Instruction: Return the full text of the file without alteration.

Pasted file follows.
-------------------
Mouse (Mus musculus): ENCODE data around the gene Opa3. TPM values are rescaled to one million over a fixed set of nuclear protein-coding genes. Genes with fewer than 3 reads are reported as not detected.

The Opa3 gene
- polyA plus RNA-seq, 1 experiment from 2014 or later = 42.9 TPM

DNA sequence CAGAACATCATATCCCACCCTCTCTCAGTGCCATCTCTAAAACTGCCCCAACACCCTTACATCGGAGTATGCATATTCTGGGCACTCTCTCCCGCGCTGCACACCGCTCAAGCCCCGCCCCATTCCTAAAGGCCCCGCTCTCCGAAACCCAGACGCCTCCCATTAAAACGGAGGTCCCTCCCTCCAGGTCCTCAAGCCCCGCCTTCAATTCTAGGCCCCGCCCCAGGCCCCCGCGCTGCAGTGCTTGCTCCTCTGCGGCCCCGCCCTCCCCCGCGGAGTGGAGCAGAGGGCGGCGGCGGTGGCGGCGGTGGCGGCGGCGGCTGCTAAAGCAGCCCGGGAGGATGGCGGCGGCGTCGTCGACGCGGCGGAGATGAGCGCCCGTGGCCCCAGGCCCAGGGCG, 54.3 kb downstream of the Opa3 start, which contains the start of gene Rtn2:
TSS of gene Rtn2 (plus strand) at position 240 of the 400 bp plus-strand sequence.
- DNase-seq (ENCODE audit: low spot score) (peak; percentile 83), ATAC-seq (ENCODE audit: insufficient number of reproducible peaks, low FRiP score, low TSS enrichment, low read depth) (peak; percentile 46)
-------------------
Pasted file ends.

Mouse (Mus musculus): ENCODE data around the gene Opa3. TPM values are rescaled to one million over a fixed set of nuclear protein-coding genes. Genes with fewer than 3 reads are reported as not detected.

The Opa3 gene
- polyA plus RNA-seq, 1 experiment from 2014 or later = 42.9 TPM

DNA sequence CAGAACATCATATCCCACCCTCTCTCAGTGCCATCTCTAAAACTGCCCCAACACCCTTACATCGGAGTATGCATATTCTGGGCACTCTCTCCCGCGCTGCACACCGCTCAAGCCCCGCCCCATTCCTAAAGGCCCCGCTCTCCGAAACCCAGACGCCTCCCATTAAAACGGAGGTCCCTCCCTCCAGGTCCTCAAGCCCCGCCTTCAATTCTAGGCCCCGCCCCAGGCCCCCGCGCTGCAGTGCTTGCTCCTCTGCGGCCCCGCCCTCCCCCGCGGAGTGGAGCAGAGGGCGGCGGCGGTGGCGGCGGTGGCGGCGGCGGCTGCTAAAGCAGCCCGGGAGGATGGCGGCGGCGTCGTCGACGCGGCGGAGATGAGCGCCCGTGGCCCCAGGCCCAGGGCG, 54.3 kb downstream of the Opa3 start, which contains the start of gene Rtn2:
TSS of gene Rtn2 (plus strand) at position 240 of the 400 bp plus-strand sequence.
- DNase-seq (ENCODE audit: low spot score) (peak; percentile 83), ATAC-seq (ENCODE audit: insufficient number of reproducible peaks, low FRiP score, low TSS enrichment, low read depth) (peak; percentile 46)